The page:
How long have we waited for a decent telling of the story of the self-taught Indian genius, Srinivasa Ramanujan, who was to mathematics as Charlie Parker was to music or Don Bradman to cricket.

Directed by Matt Brown

Written by Matt Brown, based on the book by Robert Kanigel

108 minutes, rated PG

At last, a film even mathematicians can love! How long have we waited for a decent telling of the story of the self-taught Indian genius, Srinivasa Ramanujan, who was to mathematics as Charlie Parker was to music or Don Bradman to cricket. Except that this is not that film: this is another film, the one that spoils the way for a really great film about a man who deserves a more unconventional approach.

In his second film, writer/director Matt Brown takes the path more travelled, to give us a potboiler biopic with a great cast and almost no credibility. Ramanujan’s actual life has more than enough for the conventional biopictorialist – a hard start, much misunderstanding of his genius, a hint of racism – but so much more besides. Why this failure of nerve? Just a guess: pitching a film about mathematics would be hard; setting it in two locations, Madras and Cambridge, would be expensive, especially as it is a period story, taking place mostly from 1914 to 1919.  Then there is the inherent racism of film marketing, where a brown hero is worth less at the box office than a white one. This is a cruel, nasty reality of the film business, rarely acknowledged. The casting of Dev Patel as Ramanujan was all but inevitable in that sense: get the guy from Slumdog Millionaire and The Best Exotic Marigold Hotel!

Let’s start again: if you don’t mind a broad melodrama about a fascinating and mysteriously gifted man who revolutionised mathematical thinking, then this is your film. Assuming you don’t care about accuracy in his life story.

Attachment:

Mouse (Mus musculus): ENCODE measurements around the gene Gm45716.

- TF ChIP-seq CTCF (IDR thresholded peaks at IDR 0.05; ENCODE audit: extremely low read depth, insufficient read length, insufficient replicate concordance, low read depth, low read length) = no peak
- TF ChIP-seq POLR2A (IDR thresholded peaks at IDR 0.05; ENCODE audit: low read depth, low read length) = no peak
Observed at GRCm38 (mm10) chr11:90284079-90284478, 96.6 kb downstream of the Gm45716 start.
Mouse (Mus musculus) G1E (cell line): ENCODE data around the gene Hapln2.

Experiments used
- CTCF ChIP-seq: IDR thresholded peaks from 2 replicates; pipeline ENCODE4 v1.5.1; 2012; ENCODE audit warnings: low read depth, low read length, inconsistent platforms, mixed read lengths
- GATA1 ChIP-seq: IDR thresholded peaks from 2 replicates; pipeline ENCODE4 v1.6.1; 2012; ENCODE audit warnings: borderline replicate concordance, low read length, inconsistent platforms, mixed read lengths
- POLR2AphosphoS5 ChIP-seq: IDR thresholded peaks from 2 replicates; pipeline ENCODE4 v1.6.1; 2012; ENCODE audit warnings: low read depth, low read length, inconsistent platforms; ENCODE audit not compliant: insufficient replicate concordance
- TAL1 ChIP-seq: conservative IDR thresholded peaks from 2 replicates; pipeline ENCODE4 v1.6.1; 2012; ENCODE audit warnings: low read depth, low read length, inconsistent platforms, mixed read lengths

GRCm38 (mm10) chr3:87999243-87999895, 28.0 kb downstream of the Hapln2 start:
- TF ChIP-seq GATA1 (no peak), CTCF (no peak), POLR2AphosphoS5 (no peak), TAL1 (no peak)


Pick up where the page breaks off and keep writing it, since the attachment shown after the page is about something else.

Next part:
Most of the film takes place in Cambridge, after Ramanujan has been invited to England to explain the theories he put forward in a letter to the eminent Cambridge mathematician, G. H Hardy (Jeremy Irons), in 1913.  Neither the cold and aloof Hardy nor his warm and witty fellow mathematician, J E Littlewood (Toby Jones) can quite understand the work, nor how a self-taught Brahmin from Tamil Nadu could come up with it. Where are the proofs, they ask? Ramanujan shrugs: he sees the theories whole, in his mind, not the proofs. Racist dons abhor his presence; radical ones like Bertrand Russell (Jeremy Northam) entreat Hardy to let him run and hang the need for proofs. Back in Madras, the wife of the young genius (Devika Bhise) pines for her husband, unaware that his scheming mother (Arundathi Nag) has not mailed her letters, nor forwarded his.

Just a few points of order: Ramanujan’s brilliance was well established in Indian mathematical circles, and he was well published, before he went to Cambridge; his wife was ten years old when he married her, something unremarkable in his own culture at that time but too inconvenient to include here; he and Hardy did clash often but Hardy also did an enormous amount to champion his brilliance, with the support of many Cambridge colleagues. The cause of his illness is disputed and may have had nothing to do with his suffering from the climate in England. At least the religious aspect in the film is true: Ramanujan did ascribe his gifts to his personal gods, and Hardy never wavered from his atheism.

It would have been entirely possible to tell this story with the truth and gravity it deserves. Instead, Brown opts for cornball emotions and soppy music, predictable plot divisions into hero and victim, and the usual causes: it was the racism what done him in, and the damp climate. I’m sure those things didn’t help but they do not do his story justice, nor honour his achievements or explain his gifts. In 2011, Roger Spottiswoode was said to be working on a film based on a play. Let’s hope this is not the last attempt to tell his incredible, baffling story.